Sarah Paulson teases new American Horror Story season 10 role: She 'has some issues'
Sarah Paulson is about to perform a juggling act she knows well: filming two hit shows simultaneously. The Golden Globe winner is currently at work executive producing the upcoming Impeachment season of American Crime Story, in which she also plays Linda Tripp, and she's about to add American Horror Story season 10 to her plate "any day now," she told EW while discussing her latest Golden Globe nomination for Ratched on Wednesday morning. She previously worked on The People v. O.J. Simpson and Hotel seasons of both shows in the same way.
"It's hard," she says over the phone looking at her year ahead. "I remember experiencing this with [Marcia Clark] and Sally [McKenna]. One of them was a junkie and a ghost, and the other one was the most tired prosecutor in the United States, maybe anywhere. And I thought, 'This is the most totally schizophrenic experience I'm having as an actor, but I guess I'm going to lean into the fact that I don't have to worry about looking awake because neither one of these women are very awake.'"
It's a slightly different story this time around. "The character I'm playing this year on Horror Story has some issues, let's just put it that way," she says. While Paulson's role is still under wraps, as is much about the 10th season of the FX anthology series, the actress further teases, "I have a hair color I've never had in life nor in the show. That's what I can tell you. And I have a great name. I have a great name, which I can't tell you." She did promise we will be seeing her in a wig in both Horror Story and Crime Story. "One of them I prefer over the other because one is just cooler and the other one makes me look like Linda Tripp. That's the thing. It's just a different experience."
Paulson is more open to talking about her performance as Tripp, given her character is based on a real person. In the Impeachment season, which tackles the impeachment of President Bill Clinton (Clive Owen) after the Monica Lewinsky (Beanie Feldstein) scandal, Tripp is Lewinsky's confidante and co-worker in the Defense Department who secretly recorded their phone conversations.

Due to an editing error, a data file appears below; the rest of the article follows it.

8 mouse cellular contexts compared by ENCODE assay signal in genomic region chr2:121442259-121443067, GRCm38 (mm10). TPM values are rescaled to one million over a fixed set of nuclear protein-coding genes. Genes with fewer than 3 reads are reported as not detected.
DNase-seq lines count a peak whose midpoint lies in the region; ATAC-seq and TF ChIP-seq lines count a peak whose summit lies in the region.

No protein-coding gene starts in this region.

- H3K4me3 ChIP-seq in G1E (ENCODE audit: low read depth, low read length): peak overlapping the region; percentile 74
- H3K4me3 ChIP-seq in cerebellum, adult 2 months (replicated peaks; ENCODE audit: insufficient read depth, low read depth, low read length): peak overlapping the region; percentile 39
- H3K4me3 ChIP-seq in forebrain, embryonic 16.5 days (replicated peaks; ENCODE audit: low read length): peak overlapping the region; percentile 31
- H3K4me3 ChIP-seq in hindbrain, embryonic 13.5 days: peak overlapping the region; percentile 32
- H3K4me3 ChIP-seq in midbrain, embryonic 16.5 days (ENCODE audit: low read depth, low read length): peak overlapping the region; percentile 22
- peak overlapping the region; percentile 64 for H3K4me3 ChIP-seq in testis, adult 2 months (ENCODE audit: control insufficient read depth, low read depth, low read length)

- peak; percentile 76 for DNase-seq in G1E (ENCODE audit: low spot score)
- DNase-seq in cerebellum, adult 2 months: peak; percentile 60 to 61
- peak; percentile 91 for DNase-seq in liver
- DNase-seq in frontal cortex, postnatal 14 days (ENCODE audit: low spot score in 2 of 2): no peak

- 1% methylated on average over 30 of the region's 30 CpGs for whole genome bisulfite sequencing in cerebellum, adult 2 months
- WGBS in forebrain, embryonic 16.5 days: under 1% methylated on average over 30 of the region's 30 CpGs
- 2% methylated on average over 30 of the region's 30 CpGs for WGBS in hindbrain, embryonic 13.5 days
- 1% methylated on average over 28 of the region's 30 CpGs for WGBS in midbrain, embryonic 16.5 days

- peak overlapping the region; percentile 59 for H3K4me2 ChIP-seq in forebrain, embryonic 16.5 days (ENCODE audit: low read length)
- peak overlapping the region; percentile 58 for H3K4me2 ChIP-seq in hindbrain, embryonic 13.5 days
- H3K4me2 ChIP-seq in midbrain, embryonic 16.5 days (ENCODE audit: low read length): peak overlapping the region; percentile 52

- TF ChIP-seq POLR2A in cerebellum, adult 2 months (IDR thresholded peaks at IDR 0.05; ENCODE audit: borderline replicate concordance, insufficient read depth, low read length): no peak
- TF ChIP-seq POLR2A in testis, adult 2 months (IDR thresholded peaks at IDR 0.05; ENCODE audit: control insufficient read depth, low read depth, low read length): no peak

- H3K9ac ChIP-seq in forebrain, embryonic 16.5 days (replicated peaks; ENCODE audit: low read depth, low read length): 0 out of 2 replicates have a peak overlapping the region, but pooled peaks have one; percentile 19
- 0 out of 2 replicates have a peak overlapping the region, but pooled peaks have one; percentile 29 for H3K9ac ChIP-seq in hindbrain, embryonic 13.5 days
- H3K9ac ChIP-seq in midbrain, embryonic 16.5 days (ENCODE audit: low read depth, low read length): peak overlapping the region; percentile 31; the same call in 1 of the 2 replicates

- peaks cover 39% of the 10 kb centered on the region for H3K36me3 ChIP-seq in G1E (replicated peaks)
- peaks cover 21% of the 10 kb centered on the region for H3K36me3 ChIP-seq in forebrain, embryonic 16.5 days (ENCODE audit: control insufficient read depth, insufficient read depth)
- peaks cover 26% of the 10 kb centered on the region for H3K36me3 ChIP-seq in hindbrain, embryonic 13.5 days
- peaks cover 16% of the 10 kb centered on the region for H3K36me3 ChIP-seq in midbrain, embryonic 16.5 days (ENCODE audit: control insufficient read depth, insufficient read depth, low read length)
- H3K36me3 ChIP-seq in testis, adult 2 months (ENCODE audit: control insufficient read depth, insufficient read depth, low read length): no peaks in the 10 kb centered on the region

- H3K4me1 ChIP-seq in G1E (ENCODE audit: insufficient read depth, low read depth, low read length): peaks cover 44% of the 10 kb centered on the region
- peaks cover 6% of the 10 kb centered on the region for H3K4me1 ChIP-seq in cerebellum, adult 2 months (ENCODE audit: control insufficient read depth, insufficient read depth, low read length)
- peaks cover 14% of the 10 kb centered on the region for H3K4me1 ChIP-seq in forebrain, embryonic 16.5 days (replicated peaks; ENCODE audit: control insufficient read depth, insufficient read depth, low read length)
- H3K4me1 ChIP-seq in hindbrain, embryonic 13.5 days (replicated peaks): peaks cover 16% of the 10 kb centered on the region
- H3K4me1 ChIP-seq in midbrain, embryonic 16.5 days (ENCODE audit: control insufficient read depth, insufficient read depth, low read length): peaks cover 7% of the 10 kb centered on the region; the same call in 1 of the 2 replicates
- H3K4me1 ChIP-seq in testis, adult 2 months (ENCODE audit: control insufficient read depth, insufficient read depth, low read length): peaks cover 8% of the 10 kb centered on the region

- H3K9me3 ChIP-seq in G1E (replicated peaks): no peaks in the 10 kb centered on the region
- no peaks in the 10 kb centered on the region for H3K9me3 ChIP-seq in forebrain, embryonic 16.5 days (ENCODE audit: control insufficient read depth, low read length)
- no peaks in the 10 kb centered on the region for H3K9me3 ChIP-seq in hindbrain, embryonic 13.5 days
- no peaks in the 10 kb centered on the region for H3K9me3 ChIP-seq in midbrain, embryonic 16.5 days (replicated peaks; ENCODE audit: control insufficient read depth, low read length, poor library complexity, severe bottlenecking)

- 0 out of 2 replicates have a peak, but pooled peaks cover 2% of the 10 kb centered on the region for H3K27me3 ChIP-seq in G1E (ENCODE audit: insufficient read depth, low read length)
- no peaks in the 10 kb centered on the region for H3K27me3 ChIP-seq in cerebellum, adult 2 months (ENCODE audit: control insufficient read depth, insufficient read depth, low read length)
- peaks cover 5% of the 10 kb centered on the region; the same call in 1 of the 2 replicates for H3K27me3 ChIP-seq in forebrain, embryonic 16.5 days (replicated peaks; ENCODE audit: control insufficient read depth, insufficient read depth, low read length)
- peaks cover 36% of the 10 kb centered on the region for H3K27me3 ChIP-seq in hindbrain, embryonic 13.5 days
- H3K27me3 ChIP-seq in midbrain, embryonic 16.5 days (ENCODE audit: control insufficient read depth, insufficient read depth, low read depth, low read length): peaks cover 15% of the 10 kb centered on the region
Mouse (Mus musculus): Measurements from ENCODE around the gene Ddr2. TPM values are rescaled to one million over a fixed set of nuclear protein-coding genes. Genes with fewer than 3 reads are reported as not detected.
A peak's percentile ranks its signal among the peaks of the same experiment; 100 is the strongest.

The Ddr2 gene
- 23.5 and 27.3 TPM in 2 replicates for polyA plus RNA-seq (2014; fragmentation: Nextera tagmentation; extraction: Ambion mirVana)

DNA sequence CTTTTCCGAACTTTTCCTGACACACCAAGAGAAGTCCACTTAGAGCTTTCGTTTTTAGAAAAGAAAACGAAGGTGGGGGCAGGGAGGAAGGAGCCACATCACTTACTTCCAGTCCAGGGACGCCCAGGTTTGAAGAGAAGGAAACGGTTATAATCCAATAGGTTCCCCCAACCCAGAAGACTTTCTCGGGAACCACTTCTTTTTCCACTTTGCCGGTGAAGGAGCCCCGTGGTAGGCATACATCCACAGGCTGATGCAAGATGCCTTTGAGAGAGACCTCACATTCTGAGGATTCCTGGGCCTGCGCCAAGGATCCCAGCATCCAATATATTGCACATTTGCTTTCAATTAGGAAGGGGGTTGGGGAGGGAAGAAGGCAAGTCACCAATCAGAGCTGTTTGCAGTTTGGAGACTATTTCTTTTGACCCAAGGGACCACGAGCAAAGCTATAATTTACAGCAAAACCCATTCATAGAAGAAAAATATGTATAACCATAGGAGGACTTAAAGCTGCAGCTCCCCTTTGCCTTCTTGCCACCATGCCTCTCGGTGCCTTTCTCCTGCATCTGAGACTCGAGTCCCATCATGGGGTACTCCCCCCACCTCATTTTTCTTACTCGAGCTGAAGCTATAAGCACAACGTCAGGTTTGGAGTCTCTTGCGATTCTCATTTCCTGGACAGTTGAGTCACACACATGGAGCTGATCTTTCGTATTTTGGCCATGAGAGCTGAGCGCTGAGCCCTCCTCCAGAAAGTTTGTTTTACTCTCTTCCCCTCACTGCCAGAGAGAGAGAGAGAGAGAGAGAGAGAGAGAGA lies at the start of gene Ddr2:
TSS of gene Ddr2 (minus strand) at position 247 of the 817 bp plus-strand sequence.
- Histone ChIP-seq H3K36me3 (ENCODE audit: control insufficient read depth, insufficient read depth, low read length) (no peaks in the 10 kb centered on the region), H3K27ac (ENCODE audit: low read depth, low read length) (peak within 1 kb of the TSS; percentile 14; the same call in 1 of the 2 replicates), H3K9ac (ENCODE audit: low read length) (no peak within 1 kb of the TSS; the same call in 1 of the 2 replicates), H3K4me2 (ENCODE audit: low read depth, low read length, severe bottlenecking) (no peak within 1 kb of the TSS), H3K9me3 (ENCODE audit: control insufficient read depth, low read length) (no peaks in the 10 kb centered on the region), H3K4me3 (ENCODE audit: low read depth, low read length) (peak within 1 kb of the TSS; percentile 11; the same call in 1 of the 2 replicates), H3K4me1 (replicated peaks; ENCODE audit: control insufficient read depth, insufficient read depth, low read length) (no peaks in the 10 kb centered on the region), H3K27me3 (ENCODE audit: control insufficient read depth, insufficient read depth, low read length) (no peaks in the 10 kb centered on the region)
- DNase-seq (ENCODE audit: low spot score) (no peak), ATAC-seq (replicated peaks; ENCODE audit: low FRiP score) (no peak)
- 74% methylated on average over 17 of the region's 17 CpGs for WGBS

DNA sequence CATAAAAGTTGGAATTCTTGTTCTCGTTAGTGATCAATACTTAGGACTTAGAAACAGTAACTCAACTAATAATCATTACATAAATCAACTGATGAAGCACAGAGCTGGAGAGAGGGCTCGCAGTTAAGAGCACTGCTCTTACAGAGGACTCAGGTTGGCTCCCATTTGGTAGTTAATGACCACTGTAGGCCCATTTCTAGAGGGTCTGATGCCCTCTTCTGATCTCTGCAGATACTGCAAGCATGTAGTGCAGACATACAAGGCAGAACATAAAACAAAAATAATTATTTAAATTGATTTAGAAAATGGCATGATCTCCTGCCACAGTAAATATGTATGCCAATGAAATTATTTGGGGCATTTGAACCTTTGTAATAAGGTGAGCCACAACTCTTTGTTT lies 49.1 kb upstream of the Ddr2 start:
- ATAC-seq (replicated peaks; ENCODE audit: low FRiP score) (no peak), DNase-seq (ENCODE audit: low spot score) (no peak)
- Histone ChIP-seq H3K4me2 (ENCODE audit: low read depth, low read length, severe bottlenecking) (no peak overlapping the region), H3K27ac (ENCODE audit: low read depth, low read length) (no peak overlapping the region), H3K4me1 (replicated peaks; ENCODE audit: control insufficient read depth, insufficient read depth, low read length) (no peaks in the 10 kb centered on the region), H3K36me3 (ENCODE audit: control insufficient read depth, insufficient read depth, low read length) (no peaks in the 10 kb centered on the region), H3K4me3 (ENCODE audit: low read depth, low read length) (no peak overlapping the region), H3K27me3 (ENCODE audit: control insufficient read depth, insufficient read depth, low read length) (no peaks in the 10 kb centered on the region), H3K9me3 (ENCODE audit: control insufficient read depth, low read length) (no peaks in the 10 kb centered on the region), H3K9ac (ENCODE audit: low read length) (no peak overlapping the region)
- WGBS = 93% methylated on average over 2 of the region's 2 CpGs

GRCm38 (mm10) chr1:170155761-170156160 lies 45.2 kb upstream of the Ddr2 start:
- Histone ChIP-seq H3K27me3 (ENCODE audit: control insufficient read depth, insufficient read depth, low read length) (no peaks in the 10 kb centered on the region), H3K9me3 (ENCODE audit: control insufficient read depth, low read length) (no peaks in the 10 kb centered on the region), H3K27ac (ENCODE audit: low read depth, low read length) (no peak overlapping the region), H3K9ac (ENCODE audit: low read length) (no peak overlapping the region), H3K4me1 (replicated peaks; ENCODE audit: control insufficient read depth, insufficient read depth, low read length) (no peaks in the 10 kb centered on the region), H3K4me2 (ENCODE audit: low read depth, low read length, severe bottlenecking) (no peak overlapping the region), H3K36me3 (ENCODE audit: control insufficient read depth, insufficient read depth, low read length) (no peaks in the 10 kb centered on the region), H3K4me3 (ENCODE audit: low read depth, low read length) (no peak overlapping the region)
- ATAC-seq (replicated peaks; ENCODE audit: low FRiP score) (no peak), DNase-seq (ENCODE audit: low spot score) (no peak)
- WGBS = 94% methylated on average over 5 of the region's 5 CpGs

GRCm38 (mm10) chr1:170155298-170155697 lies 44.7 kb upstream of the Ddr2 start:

Getting into character is a different experience for Paulson than her process on The People v. O.J. Simpson. "I would say the dominant difference is that Marcia, I think, was truly misperceived and misunderstood and vilified for reasons that were completely absurd," Paulson explains. "Linda actually behaved in ways that were truly questionable. The real challenge of playing her is trying to find a way not to justify her actions, but to understand them enough that I can play that truthfully because standing in judgment of her only complicates my job." This complexity with Tripp, however, is what made the season both "exciting to do and totally terrifying because it's just a lot," she adds.
Adding "executive producer" to her job title also brings a new sense of ownership, Paulson agrees. Ryan Murphy, her frequent collaborator, supported her in becoming an EP on Ratched and afforded her "so much license to express my opinion and to watch edits and give my notes," Paulson reflects. "Some of them were heeded and implemented and others were not agreed upon. I'm getting a sort of boots-on-the-ground experience of producing with a person that I can really rely on to be honest with me and tell me what he agrees with and what he doesn't. I wonder what kind of shape it will put me in for when, and if, I ever step my toe out of the Ryan world into producing."
For now, her EP work continues on Impeachment. "We've been [filming] that since November," she remarks. "Just starting episode 3, I think, on Friday of 10 episodes. So, we are really in it, but everything takes a little bit longer to do with all of the protocols in place."
Speaking of protocols, Paulson confirms they are moving ahead on a second season of Ratched, but she doesn't know when that would possibly start filming, given the ongoing situation with the pandemic. "But it's going to happen," she affirms.
Hearing this morning's reveal of the three Golden Globe nominations for the show — including for Best TV Drama and Cynthia Nixon's supporting role — already makes this "a better day than yesterday," Paulson half-joked, a nod to the year we've all collectively had.
"Here I am on the morning of the Golden Globe nominations being recognized for my work at 46 years old," she says. "It feels like, for the fourth time now from the HFPA, it's an enormous honor. I don't ever want to lose that part of me that thinks this is a very lucky, rarefied air to be breathing and to really just hold onto my gratitude about it because I have so many extraordinarily talented friends who do not get to make a living doing what they love and the fact that I get to, this always has to just be frosting on a very, very delicious cake."